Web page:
By Sabyn Javeri
Inside the bell jar, days turn into nights and nights into days, hours pass, minutes tick. There is a stillness inside that is reflected outside. The shadow of silence is deep as the world comes to a halt. The sky is bare and bereft. There is no golden halo around the sun, no silver lines of comfort in the clouds. Grief reigns supreme. The numbers chock up. An unknown enemy, a virus so small yet enormous in its contagion has stopped the world on its axis. There is a feeling of being stranded. Of abandonment. Bewilderment.
The clock stops.
Why don’t you?
Lay your heads against the smooth surface of the glass. Let your forehead touch the ice. Slide like a melting ice cube. Give in to not giving in. Let despair rise. Then fall.
Lay your head against the glass, watch the droplets slide.
Let hope disappear.
The globe spins. Even as the world outside the window halts.
Brought to its knees.
The virus is small, but you are smaller. Helpless, if you fight alone.
There is safety in numbers.
We are all alone. In this battle.
To win the war you have to lose the battle.
Solidarity is tested. Congested.
Isolation is contested. Thoughts of fears, creeping anxiety.
Away. Stay Away. 6 feet apart. Keep your distance.
They say it’s the only way to beat it. It jumps from person to person. It plays parkour with human lives.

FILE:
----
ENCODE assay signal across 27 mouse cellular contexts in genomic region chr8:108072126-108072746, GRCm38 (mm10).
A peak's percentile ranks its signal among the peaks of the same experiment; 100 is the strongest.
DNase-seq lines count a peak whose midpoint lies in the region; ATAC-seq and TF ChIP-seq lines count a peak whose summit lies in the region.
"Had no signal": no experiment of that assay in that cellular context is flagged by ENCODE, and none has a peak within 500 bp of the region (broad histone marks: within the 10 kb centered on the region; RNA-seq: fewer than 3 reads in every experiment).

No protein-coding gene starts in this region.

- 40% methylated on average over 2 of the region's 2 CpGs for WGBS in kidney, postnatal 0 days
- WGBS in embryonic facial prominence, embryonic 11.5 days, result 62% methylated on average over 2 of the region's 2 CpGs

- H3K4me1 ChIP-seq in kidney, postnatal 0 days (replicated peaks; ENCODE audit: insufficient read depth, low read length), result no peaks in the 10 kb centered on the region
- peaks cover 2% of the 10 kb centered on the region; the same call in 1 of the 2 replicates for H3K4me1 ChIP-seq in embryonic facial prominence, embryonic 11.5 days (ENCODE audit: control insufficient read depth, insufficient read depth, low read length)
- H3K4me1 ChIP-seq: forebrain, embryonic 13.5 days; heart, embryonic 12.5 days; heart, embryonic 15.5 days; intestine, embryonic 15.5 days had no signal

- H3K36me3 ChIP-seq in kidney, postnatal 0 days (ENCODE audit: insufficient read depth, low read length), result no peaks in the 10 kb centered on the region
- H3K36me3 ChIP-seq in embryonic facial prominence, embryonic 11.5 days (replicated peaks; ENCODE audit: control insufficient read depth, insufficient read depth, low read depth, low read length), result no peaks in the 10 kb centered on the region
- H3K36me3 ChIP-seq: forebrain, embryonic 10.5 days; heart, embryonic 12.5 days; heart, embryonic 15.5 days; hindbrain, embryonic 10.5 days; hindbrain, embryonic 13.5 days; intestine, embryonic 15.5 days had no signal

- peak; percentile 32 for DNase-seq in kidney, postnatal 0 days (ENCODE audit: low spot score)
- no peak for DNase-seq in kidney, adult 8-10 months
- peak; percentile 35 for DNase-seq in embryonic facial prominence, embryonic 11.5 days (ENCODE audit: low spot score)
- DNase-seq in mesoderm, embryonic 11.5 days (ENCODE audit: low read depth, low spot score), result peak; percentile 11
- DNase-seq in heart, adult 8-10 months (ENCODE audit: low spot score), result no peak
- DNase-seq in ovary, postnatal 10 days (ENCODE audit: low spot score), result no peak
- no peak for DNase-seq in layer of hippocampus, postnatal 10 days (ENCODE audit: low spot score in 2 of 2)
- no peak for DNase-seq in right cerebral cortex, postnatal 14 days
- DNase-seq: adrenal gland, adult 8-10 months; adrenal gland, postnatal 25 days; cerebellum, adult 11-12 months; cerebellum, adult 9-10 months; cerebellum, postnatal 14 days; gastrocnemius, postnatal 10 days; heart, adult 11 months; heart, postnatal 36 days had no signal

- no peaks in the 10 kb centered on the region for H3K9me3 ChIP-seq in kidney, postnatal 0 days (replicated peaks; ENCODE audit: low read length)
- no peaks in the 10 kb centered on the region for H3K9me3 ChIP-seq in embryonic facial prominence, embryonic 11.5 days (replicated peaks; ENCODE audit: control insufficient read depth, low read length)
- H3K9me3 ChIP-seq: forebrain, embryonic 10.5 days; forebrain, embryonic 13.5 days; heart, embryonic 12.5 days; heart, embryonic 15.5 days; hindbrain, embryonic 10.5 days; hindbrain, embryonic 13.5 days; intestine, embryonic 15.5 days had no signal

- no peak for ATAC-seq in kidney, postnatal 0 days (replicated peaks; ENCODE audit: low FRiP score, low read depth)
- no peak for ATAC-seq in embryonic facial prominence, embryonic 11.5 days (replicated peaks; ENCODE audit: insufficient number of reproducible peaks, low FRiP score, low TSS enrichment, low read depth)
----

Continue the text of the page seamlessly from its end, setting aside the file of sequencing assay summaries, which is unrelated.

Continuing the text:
But social distancing is not for everyone.
What about those who are alone in a crowd?
Are we together in our loneliness?
I am still. I watch the world go by. I brush my hair. I find joy in the mundane. The everyday. And then suddenly I don’t. I am back in the world of contact. Social contact. Human touch. It envelopes me in its warmth. The desire is too much.
I ask myself, is this a dream?
If you can be alone in a crowd, can you find company in isolation? I turn my attention away. Could solace come from the unfamiliar, the unexplored? Is there solidarity in singing from balconies? Can seeing someone on a digital screen make up for the warmth of the human touch? Can emojis replace the hug?
Dreams of four red roses, of climbing high, of breathing fresh air, mountain and lakes, faces without masks, half hidden, sliced in two by the silence.
Is stillness, then, a form of silence?
A hush descends. Is silence then a form of dialogue?
I am holding on. I don’t let go. Hold on to that sense of the past. Shadows linger. Memories rearrange themselves. All I can think of is the wind as it caresses my skin. But the glass separates us.
Unnatural. Dystopian. Surreal.
My limbs are lax. My strings rearranged as the puppeteer pulls and let’s go.
This life does not feel my own.
Disbelief is in the air.
A plague? In this day and age?
Orchestrated. Rearranged. Deliberate. Accomplice. Conspiracy theories rage.
I see myself outside of my own body. Delusion replaces illusion. I grasp for solidity. Lucid. This dream is lucid.
If only it was a dream?
I draw lines. Hover between dreams and reality. I swing like a pendulum. I reflect. I wonder.
6 feet under. 6 feet apart. What is the difference?
The view from my window is lonely. The voice in my throat parched. The furniture has lost its firmness. The sands no longer shifts. I am alone. Yet I am not alone. I am connected through my screen.
I am like a fly in a bell jar.
I can see the world but I cannot feel it.
Sabyn Javeri: I’m a writer and a teacher of writing. I’m a Pakistani British woman and I write on the themes of race and gender. My work has been published in Wasafiri, London Magazine, South Asian Reviews, Oxonian Review amidst other publications.